16.9.2014

Palazzo Grossi in Perugia, Italy

Conversion of a former school building to the head office of Perugia's municipal administration.

The building from the early fifties is situated in the middle of the historical city centre of Perugia and used to host a school. The primary objective of its conversion into the head office of the city’s municipal administration was to meet the many requirements that the new use would involve without twisting neither the building’s original typological structure, nor its rooted image in the collective memory. A series of strategic operations characterize the project: the improvement of the external facades (renovated and in the most damaged parts restored), the extension with externally low visual impact (a new high-tech volume, planted inside the existing inner courtyard), the reorganization of the entrances (indicated with panels in cor-ten), the adoption of bioclimatic systems (based on the integration of a curtain wall with a basin filled with water and coloured glass fragments), and the use of symbolism (consisting of a number of art works spread around the building).

But what most characterizes the new head office of the city’s municipal administration is its double nature (rooted in the tradition on the outside and outstretched towards the future on the inside), which intends to celebrate the balance between tradition and innovation that always has distinguished Perugia. It’s not by chance that the graphic decoration of the large glass wall in the entrance gallery, consisting of characters from the Etruscan alphabet and citations from the “cippo perugino” and the segreant griffin, consisting of 224 bars in galvanized steel and 2072 small spheres in red ceramic, express that the roots of the Perugian civil community, although they are ancient, are perfectly vital.

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The building’s original courtyard type was conserved as, in addition of representing a precious historical heritage, it guarantees good working environment allowing direct ventilation and illumination. The inner courtyard was reduced in size to give place for the new inserted volume and divided into two levels: a large entrance atrium on ground level (in continuity with the external public spaces) and a green roof on the first level (a “secret” garden creating a pleasant environment). The functions that have most direct contact with the public are placed on the ground level while the other functions are distributed on the different levels. Vertical communication is concentrated into one primary block (placed in the south wing and equipped with a staircase and two elevators) and two secondary blocks (consisting of two pre-existing staircases) in the north wing.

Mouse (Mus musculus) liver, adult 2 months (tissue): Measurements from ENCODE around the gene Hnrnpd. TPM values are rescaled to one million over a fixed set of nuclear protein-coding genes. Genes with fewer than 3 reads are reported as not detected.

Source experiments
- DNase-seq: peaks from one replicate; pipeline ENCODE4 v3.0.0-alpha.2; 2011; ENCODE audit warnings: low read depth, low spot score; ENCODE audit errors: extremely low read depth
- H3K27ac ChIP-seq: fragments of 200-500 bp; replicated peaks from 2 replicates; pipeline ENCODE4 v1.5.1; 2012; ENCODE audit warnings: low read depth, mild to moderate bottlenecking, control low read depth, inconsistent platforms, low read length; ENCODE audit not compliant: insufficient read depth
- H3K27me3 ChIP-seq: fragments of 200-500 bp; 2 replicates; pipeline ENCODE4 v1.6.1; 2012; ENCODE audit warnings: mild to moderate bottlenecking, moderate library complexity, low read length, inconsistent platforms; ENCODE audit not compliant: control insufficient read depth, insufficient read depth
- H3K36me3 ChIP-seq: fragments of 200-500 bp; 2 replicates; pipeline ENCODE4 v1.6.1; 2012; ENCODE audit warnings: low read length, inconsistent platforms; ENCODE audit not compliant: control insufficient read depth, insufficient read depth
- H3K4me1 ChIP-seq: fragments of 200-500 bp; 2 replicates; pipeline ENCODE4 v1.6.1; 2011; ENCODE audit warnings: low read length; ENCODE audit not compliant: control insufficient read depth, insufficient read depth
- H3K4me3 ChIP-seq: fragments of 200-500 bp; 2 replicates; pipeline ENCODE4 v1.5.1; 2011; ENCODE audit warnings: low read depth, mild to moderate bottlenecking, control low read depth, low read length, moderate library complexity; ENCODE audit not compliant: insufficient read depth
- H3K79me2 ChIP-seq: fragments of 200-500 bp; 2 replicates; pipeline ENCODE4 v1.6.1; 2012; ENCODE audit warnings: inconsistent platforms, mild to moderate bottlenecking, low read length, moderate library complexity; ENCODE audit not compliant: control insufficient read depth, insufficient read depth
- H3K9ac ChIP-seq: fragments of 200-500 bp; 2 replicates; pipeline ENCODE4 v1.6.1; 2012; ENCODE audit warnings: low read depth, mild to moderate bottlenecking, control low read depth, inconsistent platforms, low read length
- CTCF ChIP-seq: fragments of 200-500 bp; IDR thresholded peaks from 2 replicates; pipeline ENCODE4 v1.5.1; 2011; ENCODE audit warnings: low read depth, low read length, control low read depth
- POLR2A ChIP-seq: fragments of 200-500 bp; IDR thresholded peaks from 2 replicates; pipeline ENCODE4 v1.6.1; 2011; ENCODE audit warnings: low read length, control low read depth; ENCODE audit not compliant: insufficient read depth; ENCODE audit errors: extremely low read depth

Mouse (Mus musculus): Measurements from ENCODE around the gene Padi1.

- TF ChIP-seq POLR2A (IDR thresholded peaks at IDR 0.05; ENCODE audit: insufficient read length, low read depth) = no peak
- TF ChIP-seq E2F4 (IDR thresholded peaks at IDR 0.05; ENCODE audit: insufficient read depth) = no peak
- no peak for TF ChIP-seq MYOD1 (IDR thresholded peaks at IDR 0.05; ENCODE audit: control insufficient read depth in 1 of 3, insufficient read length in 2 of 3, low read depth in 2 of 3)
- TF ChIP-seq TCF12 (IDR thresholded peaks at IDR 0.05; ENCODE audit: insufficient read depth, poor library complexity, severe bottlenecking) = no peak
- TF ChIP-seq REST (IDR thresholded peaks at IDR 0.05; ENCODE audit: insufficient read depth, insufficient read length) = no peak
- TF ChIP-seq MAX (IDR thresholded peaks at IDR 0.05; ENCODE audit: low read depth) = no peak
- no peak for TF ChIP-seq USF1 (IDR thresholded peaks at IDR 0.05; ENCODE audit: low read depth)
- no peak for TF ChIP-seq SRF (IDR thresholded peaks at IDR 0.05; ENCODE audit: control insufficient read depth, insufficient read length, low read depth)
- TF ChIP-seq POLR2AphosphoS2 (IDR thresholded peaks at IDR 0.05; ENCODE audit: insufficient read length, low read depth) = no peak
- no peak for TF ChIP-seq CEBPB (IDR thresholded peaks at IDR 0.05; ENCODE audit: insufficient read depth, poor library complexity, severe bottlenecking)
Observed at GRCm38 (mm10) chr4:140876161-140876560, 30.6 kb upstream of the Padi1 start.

The project takes advantage of the existing natural resources instead of abusing artificial clime control technologies, although it still satisfies different standards for energy consumption limitations. Inside the courtyard the new volume is covered with a curtain wall that, together with a basin filled with water and coloured glass fragments, and the green roof, form a combined system for bioclimatic control with the purpose of optimising the well-being inside the building at low energy consumption. The system is capable of improving the air quality (by reducing particulate matter) and to contribute to the cooling of the building during the summer (amplified by the evaporation effect of the basin).

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